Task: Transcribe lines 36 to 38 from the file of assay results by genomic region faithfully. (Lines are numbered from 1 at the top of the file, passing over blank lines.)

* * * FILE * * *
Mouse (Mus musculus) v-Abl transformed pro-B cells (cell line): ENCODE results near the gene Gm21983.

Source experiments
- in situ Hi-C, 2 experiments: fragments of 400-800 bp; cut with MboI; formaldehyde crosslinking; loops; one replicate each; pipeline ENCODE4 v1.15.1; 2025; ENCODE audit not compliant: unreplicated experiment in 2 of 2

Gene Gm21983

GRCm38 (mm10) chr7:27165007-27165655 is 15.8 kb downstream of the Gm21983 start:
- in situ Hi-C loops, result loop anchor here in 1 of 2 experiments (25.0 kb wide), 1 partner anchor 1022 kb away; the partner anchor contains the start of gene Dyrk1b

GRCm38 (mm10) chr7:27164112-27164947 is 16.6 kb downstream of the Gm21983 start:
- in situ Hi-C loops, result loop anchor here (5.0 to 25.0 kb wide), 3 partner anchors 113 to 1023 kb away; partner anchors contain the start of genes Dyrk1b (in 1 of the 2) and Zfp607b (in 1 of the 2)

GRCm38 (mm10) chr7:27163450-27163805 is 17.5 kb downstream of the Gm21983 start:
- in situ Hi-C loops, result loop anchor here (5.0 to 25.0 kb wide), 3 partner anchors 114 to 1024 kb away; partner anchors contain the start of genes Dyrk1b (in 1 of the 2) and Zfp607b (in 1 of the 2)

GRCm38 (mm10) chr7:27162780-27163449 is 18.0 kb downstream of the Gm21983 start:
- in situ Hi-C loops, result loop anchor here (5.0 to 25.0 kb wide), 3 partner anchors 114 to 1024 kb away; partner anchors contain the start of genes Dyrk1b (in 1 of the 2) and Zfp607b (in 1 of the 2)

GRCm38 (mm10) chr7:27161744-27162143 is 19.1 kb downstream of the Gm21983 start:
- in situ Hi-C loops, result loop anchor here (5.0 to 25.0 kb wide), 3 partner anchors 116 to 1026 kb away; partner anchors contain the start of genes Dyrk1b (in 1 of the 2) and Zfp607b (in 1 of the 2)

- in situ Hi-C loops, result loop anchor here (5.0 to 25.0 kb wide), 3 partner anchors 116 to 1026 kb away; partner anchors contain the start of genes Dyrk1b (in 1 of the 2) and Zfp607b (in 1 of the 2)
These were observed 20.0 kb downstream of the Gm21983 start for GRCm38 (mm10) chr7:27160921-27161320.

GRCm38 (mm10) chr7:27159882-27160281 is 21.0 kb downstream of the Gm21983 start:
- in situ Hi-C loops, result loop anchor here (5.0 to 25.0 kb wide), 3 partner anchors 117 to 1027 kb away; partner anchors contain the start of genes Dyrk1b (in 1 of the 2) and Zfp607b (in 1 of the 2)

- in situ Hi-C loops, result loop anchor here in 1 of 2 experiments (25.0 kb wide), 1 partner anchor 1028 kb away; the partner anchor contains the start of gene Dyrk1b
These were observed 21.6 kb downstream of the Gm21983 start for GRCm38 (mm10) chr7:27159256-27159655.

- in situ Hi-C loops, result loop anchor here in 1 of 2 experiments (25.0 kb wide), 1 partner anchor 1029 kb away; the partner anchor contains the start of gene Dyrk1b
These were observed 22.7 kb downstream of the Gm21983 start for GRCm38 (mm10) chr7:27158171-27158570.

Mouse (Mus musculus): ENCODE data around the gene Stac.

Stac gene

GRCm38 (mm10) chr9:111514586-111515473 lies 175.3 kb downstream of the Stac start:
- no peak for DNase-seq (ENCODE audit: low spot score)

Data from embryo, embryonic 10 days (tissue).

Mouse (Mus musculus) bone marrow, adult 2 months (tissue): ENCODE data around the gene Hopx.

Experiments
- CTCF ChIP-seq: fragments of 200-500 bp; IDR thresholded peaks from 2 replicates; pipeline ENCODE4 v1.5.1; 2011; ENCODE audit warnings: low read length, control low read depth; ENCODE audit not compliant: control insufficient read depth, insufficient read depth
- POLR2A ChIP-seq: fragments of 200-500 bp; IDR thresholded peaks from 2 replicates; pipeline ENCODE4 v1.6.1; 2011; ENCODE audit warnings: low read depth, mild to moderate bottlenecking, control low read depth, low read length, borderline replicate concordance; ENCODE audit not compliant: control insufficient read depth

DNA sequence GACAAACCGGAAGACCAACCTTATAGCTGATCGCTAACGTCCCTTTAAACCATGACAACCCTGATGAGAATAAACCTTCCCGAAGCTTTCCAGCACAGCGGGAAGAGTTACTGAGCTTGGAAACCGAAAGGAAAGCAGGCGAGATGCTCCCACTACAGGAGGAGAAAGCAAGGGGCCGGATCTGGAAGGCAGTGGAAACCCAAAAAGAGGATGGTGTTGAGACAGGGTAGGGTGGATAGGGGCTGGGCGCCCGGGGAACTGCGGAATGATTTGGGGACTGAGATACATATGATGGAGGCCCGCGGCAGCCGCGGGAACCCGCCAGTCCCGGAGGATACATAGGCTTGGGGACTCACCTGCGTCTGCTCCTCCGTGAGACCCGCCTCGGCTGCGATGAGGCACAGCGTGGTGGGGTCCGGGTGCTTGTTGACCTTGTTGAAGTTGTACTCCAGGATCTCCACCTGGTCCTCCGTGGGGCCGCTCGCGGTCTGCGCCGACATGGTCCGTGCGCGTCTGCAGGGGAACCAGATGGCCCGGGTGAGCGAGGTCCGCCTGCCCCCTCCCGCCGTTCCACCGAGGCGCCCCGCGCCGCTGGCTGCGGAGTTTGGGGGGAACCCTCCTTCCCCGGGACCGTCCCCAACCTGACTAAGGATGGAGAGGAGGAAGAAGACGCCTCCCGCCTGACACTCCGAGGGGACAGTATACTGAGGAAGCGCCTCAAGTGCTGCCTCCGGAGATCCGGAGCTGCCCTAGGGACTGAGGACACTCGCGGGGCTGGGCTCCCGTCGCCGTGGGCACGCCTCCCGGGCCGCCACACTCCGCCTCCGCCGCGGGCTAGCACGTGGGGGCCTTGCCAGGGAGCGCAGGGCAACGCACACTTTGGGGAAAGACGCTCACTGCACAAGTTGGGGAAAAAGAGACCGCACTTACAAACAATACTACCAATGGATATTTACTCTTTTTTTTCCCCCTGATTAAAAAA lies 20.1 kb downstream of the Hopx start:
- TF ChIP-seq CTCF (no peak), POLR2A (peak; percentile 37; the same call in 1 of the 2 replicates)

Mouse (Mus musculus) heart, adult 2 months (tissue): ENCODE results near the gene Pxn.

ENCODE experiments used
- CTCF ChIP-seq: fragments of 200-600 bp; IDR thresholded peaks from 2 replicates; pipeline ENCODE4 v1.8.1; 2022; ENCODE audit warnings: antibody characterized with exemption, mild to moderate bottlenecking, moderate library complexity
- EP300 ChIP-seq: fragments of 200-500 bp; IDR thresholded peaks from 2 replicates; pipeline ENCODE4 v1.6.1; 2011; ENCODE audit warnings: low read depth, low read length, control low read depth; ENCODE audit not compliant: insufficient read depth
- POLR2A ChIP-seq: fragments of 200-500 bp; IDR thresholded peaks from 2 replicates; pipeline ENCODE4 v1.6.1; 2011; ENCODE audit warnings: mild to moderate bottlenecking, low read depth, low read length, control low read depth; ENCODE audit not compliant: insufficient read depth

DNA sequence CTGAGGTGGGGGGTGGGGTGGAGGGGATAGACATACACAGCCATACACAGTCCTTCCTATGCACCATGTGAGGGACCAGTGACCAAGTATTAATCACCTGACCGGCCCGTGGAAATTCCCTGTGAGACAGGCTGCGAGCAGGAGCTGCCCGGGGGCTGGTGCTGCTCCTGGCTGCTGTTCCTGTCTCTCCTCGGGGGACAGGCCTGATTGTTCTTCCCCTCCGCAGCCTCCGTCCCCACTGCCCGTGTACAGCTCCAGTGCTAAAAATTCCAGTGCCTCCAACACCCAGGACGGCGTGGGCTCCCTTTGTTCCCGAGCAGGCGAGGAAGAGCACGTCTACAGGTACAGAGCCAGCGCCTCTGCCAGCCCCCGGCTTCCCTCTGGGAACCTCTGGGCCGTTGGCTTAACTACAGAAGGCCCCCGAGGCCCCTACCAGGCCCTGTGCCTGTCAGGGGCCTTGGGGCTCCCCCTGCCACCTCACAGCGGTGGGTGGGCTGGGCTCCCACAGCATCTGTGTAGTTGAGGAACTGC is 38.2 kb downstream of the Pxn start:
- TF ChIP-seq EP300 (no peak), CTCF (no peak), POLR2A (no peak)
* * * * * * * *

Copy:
- CTCF ChIP-seq: fragments of 200-600 bp; IDR thresholded peaks from 2 replicates; pipeline ENCODE4 v1.8.1; 2022; ENCODE audit warnings: antibody characterized with exemption, mild to moderate bottlenecking, moderate library complexity
- EP300 ChIP-seq: fragments of 200-500 bp; IDR thresholded peaks from 2 replicates; pipeline ENCODE4 v1.6.1; 2011; ENCODE audit warnings: low read depth, low read length, control low read depth; ENCODE audit not compliant: insufficient read depth
- POLR2A ChIP-seq: fragments of 200-500 bp; IDR thresholded peaks from 2 replicates; pipeline ENCODE4 v1.6.1; 2011; ENCODE audit warnings: mild to moderate bottlenecking, low read depth, low read length, control low read depth; ENCODE audit not compliant: insufficient read depth